IFC: How would you describe Neurotica to a drunk friend of a friend you met in a bar?

Jenny: Neurotica is about a plucky Dominatrix with OCD trying to save her small-town dungeon. You’re great. We should get coffee sometime. I’m not just saying that. I know other people just say that sometimes but I really feel like we’re going to be friends, you know? Here, what’s your number, I’ll call you so you can have my number! 

IFC: What’s your comedy origin story?

Jenny: Since I was a kid I’ve dealt with severe OCD and anxiety. Comedy has always been one of the ways I’ve dealt with that. I honestly just want to help make people feel happy for a few minutes at a time. 

IFC: What was the genesis of Neurotica?

Jenny: I’m pretty sure it was a title-first situation. I was coming up with ideas to pitch to a production company a million years ago (this isn’t hyperbole; I am VERY old) and just wrote down “Neurotica”; then it just sort of appeared fully formed. “Neurotica? Oh it’s an over-the-top romantic comedy about a Dominatrix with OCD, of course.” And that just happened to hit the buttons of everything I’m fascinated by. 


IFC: How would you describe Ivy?

Jenny: Ivy is everything I love in a comedy character – she’s tenacious, she’s confident, she’s sweet, she’s a big wonderful weirdo. 

IFC: How would Ivy’s clientele describe her?

Jenny:  Open-minded, caring, excellent aim. 

IFC: Why don’t more small towns have local dungeons?

Jenny: How do you know they don’t? 

IFC: What are the pros and cons of joining a chain mega dungeon?

Jenny: You can use any of their locations but you’ll always forget you have a membership and in a year you’ll be like “jeez why won’t they let me just cancel?” 

IFC: Mouths are gross! Why is that?

Jenny: If you had never seen a mouth before and I was like “it’s a wet flesh cave with sharp parts that lives in your face”, it would sound like Cronenberg-ian body horror. All body parts are horrifying. I’m kind of rooting for the singularity, I’d feel way better if I was just a consciousness in a cloud.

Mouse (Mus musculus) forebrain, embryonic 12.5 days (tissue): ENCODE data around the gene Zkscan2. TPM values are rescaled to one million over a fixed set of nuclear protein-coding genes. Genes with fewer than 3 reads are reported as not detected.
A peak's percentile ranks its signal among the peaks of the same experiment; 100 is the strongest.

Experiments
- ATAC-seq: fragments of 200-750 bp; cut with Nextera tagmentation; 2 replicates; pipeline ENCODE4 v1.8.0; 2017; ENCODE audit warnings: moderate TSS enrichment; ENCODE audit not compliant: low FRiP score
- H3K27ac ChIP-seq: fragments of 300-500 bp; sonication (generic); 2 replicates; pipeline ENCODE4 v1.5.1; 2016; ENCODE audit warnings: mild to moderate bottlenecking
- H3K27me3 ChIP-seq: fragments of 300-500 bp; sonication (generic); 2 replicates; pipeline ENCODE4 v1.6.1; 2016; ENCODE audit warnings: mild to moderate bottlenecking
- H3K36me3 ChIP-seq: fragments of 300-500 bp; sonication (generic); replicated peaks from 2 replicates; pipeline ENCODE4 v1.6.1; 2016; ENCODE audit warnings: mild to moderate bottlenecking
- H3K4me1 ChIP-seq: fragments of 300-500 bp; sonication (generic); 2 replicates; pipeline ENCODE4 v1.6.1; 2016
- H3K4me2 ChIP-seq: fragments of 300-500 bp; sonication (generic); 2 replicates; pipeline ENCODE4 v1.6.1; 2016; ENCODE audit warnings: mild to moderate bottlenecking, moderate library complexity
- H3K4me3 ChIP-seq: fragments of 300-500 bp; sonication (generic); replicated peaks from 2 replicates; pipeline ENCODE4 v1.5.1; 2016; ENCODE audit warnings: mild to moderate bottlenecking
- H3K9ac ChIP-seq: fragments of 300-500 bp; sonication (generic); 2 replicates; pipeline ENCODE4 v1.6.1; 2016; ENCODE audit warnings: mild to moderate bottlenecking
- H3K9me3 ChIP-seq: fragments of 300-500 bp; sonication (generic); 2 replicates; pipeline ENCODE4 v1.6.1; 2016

See the whole season of Neurotica right now on IFC’s Comedy Crib.


The ’90s Are Back

The '90s live again during IFC's weekend marathon.

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Photo Credit: Everett Digital, Columbia Pictures

We know what you’re thinking: “Why on Earth would anyone want to reanimate the decade that gave us Haddaway, Los Del Rio, and Smash Mouth, not to mention Crystal Pepsi?”


Thoughts like those are normal. After all, we tend to remember lasting psychological trauma more vividly than fleeting joy. But if you dig deep, you’ll rediscover that the ’90s gave us so much to fondly revisit. Consider the four pillars of true ’90s culture.

Boy Bands

We all pretended to hate them, but watch us come alive at a karaoke bar when “I Want It That Way” comes on. Arguably more influential than Brit Pop and Grunge put together, because hello – Justin Timberlake. He’s a legitimate cultural gem.

Man-Child Movies

Adam Sandler is just behind The Simpsons in terms of his influence on humor. Somehow his man-child schtick didn’t get old until the aughts, and his success in that arena ushered in a wave of other man-child movies from fellow ’90s comedians. RIP Chris Farley (and WTF Rob Schneider).



Teen Angst

In horror, dramas, comedies, and everything in between: Troubled teens! Getting into trouble! Who couldn’t relate to their First World problems, plaid flannels, and lose grasp of the internet?

Mainstream Nihilism

From the Coen Bros to Fincher to Tarantino, filmmakers on the verge of explosive popularity seemed interested in one thing: mind f*cking their audiences by putting characters in situations (and plot lines) beyond anyone’s control.

Feeling better about that walk down memory lane? Good. Enjoy the revival.


And revisit some important ’90s classics all this weekend during IFC’s ’90s Marathon. Check out the full schedule here.


Get Physical

DVDs are the new Vinyl

Portlandia Season 7 Now Available On Disc.

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GIFs via Giffy

In this crazy digital age, sometimes all we really want is to reach out and touch something. Maybe that’s why so many of us are still gung-ho about owning stuff on DVD. It’s tangible. It’s real. It’s tech from a bygone era that still feels relevant, yet also kitschy and retro. It’s basically vinyl for people born after 1990.


Inevitably we all have that friend whose love of the disc is so absolutely repellent that he makes the technology less appealing. “The resolution, man. The colors. You can’t get latitude like that on a download.” Go to hell, Tim.

Yes, Tim sucks, and you don’t want to be like Tim, but maybe he’s onto something and DVD is still the future. Here are some benefits that go beyond touch.

It’s Decor and Decorum

With DVDs and a handsome bookshelf you can show off your great taste in film and television without showing off your search history. Good for first dates, dinner parties, family reunions, etc.


Forget Public Wifi

Warm up that optical drive. No more awkwardly streaming episodes on shady free wifi!



Internet service goes down. It happens all the time. It could happen right now. Then what? Without a DVD on hand you’ll be forced to make eye contact with your friends and family. Or worse – conversation.


Self Defense

You can’t throw a download like a ninja star. Think about it.


If you’d like to experience the benefits DVD ownership yourself, Portlandia Season 7 is now available on DVD and Blue-Ray.